The City of Hood River hasn’t yet decided how costs will be divvied up if voters approve fluoridation of the water supply.

But Mayor Paul Cummings has objected to placing the issue on the Nov. 2 general election ballot without listing the potential monthly charges. City staffers have tabulated that 2,000 customers could see an increase of $7.50 per month on their water bill for the first five years. That fee would cover start-up costs and then drop to $2 more each month for ongoing maintenance and supplies — with adjustments for inflation.

“I think these costs ought to be brought into the open so people know that they are voting on something that is going to cost them extra,” said Cummings, who has been adamantly opposed to the city initiating the fluoridation vote.

However, the remainder of the council (Carrie Nelson and A.J. Kitt were not present) agreed during Monday’s worksession not to include estimated monthly charges. The elected body decided there were too many cost variables that were still unknown. For example, the city might be able to fold the $180,000 for construction of a new chloride/fluoride plant into its $3.8 million federal loan for water system upgrades.

However, a choice might then have to be made between the facility and seismic upgrades to one section of transmission line that lies at the low point in the system. In addition, the city is pondering whether monthly charges should be based on usage instead of a flat fee. That would reduce the cost to residences and raise the bill for larger users, including two water-dependent businesses and a local hospital.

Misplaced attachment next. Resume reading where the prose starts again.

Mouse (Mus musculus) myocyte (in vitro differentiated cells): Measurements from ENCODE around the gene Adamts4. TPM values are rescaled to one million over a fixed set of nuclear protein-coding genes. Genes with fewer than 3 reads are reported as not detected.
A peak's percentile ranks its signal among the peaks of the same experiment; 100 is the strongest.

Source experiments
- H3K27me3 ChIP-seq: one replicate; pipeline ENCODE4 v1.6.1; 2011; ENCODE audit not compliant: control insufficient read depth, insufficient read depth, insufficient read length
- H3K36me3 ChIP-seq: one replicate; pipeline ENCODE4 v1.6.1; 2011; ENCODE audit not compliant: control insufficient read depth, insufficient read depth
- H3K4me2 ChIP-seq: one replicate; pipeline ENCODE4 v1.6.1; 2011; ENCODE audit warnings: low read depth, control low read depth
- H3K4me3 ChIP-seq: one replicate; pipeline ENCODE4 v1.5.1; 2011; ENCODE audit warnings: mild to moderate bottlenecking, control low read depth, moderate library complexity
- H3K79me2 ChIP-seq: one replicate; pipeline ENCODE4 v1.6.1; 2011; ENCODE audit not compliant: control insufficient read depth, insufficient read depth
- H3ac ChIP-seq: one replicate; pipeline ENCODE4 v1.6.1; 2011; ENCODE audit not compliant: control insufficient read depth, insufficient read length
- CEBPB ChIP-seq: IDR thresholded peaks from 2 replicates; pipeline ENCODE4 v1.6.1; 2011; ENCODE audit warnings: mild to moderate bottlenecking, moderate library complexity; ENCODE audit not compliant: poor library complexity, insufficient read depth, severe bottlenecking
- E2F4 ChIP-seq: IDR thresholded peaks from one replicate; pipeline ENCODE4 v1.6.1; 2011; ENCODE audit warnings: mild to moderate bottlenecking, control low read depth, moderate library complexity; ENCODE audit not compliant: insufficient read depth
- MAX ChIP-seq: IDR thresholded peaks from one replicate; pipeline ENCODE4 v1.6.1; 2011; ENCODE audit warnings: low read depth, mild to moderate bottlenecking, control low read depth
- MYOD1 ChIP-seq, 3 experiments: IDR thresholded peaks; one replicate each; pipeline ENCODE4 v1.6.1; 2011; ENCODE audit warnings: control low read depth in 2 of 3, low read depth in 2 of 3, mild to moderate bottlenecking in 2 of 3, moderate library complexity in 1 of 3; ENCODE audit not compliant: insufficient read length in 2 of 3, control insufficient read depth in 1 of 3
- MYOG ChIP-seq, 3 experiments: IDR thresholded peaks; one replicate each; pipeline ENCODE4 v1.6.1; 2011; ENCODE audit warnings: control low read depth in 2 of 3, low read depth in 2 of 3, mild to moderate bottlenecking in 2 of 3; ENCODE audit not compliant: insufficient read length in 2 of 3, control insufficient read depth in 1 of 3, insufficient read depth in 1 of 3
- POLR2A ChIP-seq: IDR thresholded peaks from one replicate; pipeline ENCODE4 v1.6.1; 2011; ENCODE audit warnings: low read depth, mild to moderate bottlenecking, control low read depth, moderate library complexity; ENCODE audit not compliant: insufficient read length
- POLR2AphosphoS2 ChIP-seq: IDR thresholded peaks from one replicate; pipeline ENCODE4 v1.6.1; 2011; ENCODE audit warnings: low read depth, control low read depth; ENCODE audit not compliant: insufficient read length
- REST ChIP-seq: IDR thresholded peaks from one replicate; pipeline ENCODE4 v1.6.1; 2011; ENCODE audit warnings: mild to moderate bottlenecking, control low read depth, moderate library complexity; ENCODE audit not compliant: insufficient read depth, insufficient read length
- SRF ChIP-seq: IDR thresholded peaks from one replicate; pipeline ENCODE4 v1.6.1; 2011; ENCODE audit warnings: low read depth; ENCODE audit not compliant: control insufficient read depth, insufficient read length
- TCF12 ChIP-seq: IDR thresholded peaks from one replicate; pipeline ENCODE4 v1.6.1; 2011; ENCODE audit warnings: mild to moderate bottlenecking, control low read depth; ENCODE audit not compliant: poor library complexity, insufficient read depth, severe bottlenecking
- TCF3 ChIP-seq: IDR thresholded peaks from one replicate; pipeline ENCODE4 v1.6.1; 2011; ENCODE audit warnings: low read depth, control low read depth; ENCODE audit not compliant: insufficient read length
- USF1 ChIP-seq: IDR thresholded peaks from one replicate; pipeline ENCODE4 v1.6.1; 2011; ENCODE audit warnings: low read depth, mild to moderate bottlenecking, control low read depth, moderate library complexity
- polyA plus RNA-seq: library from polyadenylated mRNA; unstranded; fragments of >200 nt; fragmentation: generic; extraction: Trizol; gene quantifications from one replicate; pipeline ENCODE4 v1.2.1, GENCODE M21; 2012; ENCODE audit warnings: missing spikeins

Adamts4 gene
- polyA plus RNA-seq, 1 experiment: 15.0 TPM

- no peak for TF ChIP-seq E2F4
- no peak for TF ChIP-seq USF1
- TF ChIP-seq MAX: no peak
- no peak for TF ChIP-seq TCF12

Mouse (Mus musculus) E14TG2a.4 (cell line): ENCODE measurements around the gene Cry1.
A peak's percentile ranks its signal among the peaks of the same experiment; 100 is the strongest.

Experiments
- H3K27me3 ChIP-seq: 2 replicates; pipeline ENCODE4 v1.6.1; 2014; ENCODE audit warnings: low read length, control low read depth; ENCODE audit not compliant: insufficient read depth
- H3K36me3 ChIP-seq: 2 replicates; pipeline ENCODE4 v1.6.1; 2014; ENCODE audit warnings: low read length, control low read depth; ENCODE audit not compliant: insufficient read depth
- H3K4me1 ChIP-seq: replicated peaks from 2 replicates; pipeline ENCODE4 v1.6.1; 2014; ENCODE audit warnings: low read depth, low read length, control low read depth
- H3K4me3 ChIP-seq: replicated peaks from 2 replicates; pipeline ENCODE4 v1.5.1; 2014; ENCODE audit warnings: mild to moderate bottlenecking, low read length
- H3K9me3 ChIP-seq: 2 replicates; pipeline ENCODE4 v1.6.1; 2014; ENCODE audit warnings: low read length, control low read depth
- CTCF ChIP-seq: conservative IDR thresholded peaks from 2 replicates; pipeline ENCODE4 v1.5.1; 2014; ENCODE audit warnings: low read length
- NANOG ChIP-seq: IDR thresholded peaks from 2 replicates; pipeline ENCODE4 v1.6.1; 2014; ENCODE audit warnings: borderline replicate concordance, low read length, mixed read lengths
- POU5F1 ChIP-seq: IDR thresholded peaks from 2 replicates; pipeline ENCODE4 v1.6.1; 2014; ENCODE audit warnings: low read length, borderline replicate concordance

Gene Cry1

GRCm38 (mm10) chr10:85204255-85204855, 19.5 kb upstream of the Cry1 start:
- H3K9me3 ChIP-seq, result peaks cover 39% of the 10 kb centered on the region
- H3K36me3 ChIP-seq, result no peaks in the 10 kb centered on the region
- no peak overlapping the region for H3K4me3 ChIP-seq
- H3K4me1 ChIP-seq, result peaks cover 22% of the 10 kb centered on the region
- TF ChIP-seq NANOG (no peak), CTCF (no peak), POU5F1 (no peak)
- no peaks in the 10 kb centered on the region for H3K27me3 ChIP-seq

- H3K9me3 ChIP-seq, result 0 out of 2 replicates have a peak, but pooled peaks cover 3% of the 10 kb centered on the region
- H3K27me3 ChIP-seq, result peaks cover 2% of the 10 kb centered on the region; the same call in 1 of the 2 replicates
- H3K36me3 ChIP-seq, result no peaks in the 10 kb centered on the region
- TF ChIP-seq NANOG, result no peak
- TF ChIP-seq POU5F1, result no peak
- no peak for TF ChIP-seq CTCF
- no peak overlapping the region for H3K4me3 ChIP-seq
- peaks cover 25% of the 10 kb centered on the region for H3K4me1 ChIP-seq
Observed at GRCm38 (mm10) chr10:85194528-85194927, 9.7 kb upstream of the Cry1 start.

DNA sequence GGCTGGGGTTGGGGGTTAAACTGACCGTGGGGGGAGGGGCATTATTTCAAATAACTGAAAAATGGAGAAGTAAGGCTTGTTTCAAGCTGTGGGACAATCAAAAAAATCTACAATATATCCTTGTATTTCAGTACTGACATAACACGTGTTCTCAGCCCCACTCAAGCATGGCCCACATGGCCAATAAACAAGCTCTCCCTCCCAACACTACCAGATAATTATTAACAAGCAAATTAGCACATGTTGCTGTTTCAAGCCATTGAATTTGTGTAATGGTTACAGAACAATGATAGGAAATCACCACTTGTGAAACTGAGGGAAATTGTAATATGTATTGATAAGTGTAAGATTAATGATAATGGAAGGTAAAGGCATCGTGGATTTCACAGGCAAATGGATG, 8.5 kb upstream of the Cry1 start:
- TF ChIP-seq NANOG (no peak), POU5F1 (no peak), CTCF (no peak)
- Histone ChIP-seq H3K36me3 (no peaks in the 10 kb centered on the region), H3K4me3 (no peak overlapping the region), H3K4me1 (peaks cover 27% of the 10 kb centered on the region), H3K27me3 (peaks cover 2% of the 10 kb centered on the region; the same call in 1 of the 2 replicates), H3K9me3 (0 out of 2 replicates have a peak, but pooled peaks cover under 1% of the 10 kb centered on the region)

Ron Dodge, chief executive officer for Hood River Distillers, is also opposed to having fluoride in the company’s water supply. He believes the chemical additive could react negatively with flavoring in the alcoholic beverages produced by 35 local employees.

In addition to higher water bills for an additive he does not want, Dodge finds it ironic that the plant will then foot the bill for equipment to filter out the chemical. He is now researching the added costs to the business if voters choose fluoridation — and the economic impact of losing a marketing advantage based on the current water quality.

“To contaminate the pure mountain spring water that we are so fortunate to have would be a crime,” Dodge said.
Full Sail Brewing Company has taken a neutral stance on the pros and cons of fluoridation.

The company isn’t even worried that a higher water bill will significantly reduce its revenue. What does concern Brewmaster Jim Kelter is the potential for an “adverse influence” on the taste of the locally-made ale. And the potential cost of equipment to remove the substance out of the water supply. Kelter said the company currently does not have to treat the small level of chlorine used by the city because it evaporates in the kettles.

However, the 54 employees, who own Full Sail, could incur an extra expense of about $130,000 to install a system that would rid the water of fluoride, in addition to costs for ongoing maintenance.

“We’re not taking a position on the benefits of fluoride versus the potential issues. It’s a wait-and-see for us on what effect it has on our brewing process,” said Kelter.
Barbara Young, spokesperson for Providence Hood River Memorial Hospital, said the medical center is prepared to absorb additional water charges to support whatever choice voters make.

At the end of the Aug. 2 worksession, the city decided to draft a fact sheet of cost options and keep the ballot language short and simple. Voters will be asked only if the city should fluoridate the water to promote dental health. Then they will be briefed about the potential start-up costs and the $49,000 annual charge for maintenance and operation.

Councilor Charles Haynie has spearheaded the drive to put fluoride on the Nov. 2 general election ballot. He believes it will help protect the teeth of lower-income children who do not receive proper dental care at home. In late July, the council voted 4-3 in favor of following Haynie’s lead — if only to get a final answer on the controversial subject that has tapped strong emotion from proponents and opponents alike.